Every reader starts somewhere. Usually school, where reading is a part of the curriculum. But for those of us who read for leisure, there are books that stick in the memory. The books that set us on a course through certain genres. the authors we become obsessed with at a young age, and those that stay with us for life. The books that we read at an early age define the way we look at literature in the future. My approach to science fiction has been shaped by the science fiction I read and watched from a young age. So here is a snapshot of the science fiction that made me the reader I am today.
Two of a Kind
I think I must have been about ten years old when I found the books that would forever shape my approach to and understanding of science fiction. It was in that most wonderful of towns, Hay-on-Wye, and I brought (with my own money!) two books that were surely among the first adult books I ever read. One was Foundation, by Isaac Asimov. The other was Space Viking, by H. Beam Piper.
These two books have a lot in common. Both are part of long future histories, but can each be read as a standalone. Both depict a galaxy in which a great empire is falling, and planets are reverting to barbarism. Both are significantly older than I am. Both had yellow covers. I massively enjoyed both of these books, and the similarities between them cemented in my head the idea that this was what science fiction should be like. It should take place across vast spaces. It should have a rich sense of history. It should be about people who use brains as well as brawn to solve their issues. It should come in the form of mass market paperbacks.
These two books were absolutely foundational to me as a reader, and as a nerd in general. But most of my reading for the next decade was taken up by fantasy. Still, science fiction worked its way into my life.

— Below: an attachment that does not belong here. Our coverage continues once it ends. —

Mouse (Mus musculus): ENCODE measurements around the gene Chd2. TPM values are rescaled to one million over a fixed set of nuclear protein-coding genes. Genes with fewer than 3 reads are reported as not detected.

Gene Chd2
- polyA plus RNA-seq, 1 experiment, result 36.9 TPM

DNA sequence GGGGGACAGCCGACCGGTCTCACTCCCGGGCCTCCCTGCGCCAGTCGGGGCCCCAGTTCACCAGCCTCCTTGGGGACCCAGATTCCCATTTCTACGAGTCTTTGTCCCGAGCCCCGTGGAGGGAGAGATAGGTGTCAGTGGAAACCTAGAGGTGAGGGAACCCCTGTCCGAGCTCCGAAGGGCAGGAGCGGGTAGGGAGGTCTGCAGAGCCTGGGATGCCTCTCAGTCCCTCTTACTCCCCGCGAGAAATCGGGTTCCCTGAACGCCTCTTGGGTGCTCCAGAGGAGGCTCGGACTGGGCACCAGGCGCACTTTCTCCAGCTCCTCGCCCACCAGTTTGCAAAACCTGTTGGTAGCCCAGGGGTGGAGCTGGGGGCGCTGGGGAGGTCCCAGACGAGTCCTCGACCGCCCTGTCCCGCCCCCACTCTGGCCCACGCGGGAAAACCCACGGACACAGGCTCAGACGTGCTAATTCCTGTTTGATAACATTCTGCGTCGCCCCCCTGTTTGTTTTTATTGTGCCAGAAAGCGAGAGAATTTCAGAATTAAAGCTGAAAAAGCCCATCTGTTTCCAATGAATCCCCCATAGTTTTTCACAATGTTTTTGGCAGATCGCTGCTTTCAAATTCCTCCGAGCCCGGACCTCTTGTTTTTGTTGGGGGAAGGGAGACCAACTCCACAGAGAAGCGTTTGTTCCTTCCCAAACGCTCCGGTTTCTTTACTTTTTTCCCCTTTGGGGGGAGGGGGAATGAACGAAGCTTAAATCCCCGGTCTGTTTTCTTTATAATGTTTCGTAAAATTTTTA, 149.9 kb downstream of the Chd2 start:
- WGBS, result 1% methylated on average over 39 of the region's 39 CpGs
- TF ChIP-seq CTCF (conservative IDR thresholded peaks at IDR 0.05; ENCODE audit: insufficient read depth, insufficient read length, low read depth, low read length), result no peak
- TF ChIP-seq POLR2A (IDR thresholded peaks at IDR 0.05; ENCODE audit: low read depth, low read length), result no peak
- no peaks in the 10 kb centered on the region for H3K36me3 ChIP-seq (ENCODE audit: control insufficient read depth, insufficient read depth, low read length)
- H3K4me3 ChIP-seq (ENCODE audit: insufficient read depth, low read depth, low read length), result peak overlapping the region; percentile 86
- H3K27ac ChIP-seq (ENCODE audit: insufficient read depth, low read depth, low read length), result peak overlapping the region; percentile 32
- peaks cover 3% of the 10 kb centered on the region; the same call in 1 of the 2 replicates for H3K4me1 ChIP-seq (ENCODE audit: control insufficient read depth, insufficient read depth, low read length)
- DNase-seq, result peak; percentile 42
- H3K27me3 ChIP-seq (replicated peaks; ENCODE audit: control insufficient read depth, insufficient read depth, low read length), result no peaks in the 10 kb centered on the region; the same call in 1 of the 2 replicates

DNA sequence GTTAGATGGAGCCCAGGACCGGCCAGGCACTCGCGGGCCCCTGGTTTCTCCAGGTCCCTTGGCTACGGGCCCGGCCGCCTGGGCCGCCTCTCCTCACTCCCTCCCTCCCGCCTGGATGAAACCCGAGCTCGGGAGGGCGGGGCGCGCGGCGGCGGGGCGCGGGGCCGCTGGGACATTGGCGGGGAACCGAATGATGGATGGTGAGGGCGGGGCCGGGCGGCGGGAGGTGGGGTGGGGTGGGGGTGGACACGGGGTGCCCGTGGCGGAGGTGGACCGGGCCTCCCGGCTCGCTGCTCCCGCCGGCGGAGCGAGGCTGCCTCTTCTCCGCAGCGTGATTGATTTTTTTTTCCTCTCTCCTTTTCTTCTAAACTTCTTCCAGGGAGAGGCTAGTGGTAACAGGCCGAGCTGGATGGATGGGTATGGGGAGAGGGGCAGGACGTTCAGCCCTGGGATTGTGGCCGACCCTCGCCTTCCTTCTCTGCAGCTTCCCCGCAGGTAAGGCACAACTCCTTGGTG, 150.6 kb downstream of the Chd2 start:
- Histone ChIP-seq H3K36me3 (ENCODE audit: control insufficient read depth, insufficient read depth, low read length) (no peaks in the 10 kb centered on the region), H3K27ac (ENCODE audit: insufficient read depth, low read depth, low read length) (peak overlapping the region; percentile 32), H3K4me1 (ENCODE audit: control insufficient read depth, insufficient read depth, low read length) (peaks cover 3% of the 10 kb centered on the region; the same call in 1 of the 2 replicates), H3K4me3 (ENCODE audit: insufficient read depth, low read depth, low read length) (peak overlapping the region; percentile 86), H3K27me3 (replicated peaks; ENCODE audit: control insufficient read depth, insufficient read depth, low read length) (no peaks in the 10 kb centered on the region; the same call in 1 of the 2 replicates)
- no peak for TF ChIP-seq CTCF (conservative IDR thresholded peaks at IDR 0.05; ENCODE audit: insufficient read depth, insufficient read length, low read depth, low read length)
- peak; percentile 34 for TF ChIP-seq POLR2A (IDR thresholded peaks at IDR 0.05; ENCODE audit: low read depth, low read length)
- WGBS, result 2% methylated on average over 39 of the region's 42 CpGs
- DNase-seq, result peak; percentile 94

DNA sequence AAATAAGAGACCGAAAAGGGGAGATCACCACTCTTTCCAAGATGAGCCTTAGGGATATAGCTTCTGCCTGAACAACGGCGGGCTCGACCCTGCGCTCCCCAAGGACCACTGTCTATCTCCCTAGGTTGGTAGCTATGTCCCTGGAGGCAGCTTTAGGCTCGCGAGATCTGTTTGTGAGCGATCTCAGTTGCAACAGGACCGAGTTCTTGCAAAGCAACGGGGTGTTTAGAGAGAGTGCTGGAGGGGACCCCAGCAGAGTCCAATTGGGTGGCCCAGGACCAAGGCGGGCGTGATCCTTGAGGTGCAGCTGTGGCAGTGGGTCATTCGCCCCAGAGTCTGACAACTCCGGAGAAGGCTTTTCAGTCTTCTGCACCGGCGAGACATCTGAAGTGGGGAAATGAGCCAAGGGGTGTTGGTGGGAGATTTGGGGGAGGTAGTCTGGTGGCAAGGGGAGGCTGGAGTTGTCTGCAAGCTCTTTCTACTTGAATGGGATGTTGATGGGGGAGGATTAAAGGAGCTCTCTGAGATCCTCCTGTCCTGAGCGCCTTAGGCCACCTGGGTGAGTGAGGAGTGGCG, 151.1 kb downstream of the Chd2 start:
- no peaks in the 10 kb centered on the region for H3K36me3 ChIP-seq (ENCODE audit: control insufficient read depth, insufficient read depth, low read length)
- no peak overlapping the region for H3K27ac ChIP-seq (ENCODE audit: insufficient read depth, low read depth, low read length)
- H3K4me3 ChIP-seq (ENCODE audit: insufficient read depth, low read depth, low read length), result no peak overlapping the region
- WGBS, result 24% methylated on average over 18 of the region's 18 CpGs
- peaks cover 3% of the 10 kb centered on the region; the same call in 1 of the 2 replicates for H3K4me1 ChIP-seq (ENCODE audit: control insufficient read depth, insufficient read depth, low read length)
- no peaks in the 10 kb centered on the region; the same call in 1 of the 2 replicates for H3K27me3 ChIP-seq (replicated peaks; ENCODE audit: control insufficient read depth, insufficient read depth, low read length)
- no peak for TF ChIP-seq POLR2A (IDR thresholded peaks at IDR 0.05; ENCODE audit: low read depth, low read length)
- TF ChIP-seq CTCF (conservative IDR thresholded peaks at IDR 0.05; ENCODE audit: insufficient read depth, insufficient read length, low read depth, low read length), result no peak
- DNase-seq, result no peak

My childhood was defined by science fiction TV shows. Foremost among these was Stargate SG-1. This was the first series we watched as a family, buying the DVD boxsets as they released. I must have seen the whole series three times. Stargate Atlantis too. I can vividly remember sitting by the fire, watching ‘The Defiant One’ and thinking it was the best thing ever. The Wraith remain one of my favourite alien designs. So much of these shows has stuck with me over the years, not least the phenomenal team dynamics on display across the franchise.
And then there’s Star Trek. My first was Enterprise, but The Next Generation was there too. Deep Space Nine was the first series we watched beginning to end on broadcast TV, and more boxsets followed in short order. Star Trek has always stuck with me for its sheer inventiveness, and in particular the aesthetics of Enterprise, with its submarine-in-space stylings continue to inform the way I think of shipboard life.
Finally, no British SF fan’s childhood would be complete without Doctor Who. I was a child of the Eccleston/Tennant era. Fun science fiction for all the family. I watched every episode, and read all the magazines. Not only did I keep up with all the new novels, but I hunted down and devoured Target novelisations of the older episodes too, and was even fortunate enough to have an uncle with DVD access to the Pertwee era, who supplanted Tennant as my favourite Doctor. I wandered away in the Matt Smith years, but that early exposure was key.